Complete them, she said, testifying to her commitment.

“I’m very proud of what I’ve been able to do with my artwork, I don’t think I’ll ever do anything,” Paul, 40, said.

A painted eagle on a feathered hockey stick containing the teachings of the Seven Grandfathers.
Robin Paul Qalipu Mi’kmaw artist designed and painted player portraits of game hockey sticks. (Submitted by Robin Paul)

Paul’s son played hockey and sports were a good way to bring her family together. To see a world class hockey tournament take a moment to proudly display indigenous talent.

Paul said, “It’s just a great honor to pay attention to the local indigenous community.

“Not only do I paint for myself. I paint for my people, I paint for our land, and our water,” said Natalie Sappier. (Submitted by Natalie Sappier)

For Natalie Sappier, a Wolastoqey artist from Neqotkuk, wood carving is a way to honor her hockey-playing family.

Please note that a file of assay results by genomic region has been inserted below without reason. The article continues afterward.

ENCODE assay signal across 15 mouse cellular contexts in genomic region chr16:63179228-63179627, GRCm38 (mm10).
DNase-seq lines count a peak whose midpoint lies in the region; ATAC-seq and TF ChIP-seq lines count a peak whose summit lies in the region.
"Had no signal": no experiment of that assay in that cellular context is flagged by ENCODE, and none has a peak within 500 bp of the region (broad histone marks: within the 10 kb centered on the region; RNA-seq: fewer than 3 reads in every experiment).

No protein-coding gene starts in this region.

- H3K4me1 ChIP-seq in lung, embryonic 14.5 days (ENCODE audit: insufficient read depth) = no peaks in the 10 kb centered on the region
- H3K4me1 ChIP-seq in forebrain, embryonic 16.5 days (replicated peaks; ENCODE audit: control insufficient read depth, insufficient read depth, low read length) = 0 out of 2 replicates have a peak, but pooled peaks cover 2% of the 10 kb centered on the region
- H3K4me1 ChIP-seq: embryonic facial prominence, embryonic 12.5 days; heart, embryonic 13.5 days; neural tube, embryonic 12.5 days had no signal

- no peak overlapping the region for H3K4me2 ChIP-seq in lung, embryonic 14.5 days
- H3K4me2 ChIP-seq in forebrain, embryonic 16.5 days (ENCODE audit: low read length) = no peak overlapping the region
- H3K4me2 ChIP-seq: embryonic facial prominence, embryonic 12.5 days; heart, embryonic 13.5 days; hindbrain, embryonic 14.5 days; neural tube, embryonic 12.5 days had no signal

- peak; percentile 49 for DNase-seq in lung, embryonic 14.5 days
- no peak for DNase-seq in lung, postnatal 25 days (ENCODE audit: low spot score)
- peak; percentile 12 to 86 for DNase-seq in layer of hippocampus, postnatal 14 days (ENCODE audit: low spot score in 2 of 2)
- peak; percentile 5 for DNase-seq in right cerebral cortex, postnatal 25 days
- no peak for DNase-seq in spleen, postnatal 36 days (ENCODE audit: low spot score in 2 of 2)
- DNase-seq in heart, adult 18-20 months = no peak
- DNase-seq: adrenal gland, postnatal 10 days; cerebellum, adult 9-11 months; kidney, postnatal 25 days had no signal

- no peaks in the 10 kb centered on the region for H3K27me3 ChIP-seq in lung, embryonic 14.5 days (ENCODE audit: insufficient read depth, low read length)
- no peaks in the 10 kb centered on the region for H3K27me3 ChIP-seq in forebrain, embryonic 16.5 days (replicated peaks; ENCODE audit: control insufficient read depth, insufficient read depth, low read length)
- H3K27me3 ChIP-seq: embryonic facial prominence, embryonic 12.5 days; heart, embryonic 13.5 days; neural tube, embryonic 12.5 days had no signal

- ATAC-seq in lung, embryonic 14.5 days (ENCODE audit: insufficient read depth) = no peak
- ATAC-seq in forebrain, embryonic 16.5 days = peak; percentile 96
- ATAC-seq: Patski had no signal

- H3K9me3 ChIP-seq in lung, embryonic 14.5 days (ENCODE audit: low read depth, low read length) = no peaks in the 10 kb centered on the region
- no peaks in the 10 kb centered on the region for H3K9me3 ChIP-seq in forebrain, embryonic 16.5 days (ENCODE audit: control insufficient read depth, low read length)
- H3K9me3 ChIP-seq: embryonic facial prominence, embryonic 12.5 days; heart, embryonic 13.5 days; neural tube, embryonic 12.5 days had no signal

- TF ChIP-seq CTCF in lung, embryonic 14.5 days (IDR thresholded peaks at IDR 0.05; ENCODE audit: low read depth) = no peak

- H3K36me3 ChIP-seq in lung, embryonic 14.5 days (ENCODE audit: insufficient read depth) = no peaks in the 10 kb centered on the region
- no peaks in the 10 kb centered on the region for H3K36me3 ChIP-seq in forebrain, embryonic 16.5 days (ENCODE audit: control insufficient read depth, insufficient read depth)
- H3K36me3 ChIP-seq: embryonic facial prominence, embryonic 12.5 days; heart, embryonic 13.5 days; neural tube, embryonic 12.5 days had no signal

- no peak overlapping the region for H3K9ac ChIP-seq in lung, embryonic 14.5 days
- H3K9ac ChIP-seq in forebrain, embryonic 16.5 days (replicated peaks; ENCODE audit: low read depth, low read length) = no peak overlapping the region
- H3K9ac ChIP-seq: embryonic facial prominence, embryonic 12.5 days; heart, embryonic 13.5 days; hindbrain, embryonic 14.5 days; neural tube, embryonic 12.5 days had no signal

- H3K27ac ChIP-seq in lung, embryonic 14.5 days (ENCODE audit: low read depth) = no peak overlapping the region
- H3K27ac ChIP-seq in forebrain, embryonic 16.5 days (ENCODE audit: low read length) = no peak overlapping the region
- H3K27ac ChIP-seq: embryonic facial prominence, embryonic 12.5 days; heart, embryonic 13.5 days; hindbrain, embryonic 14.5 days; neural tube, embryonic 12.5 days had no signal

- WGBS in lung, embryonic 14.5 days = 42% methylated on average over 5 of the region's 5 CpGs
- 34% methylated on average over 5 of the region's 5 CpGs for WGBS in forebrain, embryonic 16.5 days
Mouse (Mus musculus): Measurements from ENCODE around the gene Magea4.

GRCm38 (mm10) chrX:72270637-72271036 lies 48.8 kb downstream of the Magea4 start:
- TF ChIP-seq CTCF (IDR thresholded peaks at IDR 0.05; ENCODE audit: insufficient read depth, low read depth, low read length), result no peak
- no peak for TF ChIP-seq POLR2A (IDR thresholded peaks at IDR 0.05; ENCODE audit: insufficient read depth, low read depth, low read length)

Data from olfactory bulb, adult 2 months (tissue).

“I think of hockey as a community, when we get together, there’s always laughter and it’s very symbolic,” Sappier, 40, said.

She said being selected fills her with joy and pride, but she is also grateful for the opportunity to make her community proud.

“I paint for my people, I paint for our land, and our water,” Sappier said

The International Ice Hockey Federation (IIHF) has partnered with Mawi’Art: Wabanaki Artist Collective to identify local talent.

They were originally looking for one Mi’kmaw artist and one Wolastoqey artist, but the board of directors accepted all four applications they received based on the talent they saw.

Grant MacDonald, director of the 2023 IIHF local event, said including indigenous talent and stories is part of it Local bids to host the games.

He said the IIHF wants to remind the public of the Mi’kmaw’s connection to the sport.

Mr. MacDonald said, “We want to educate and we want people to understand that this kind of sport has roots that are unique in this world.


Leave a Reply

Your email address will not be published.

Related Articles

Back to top button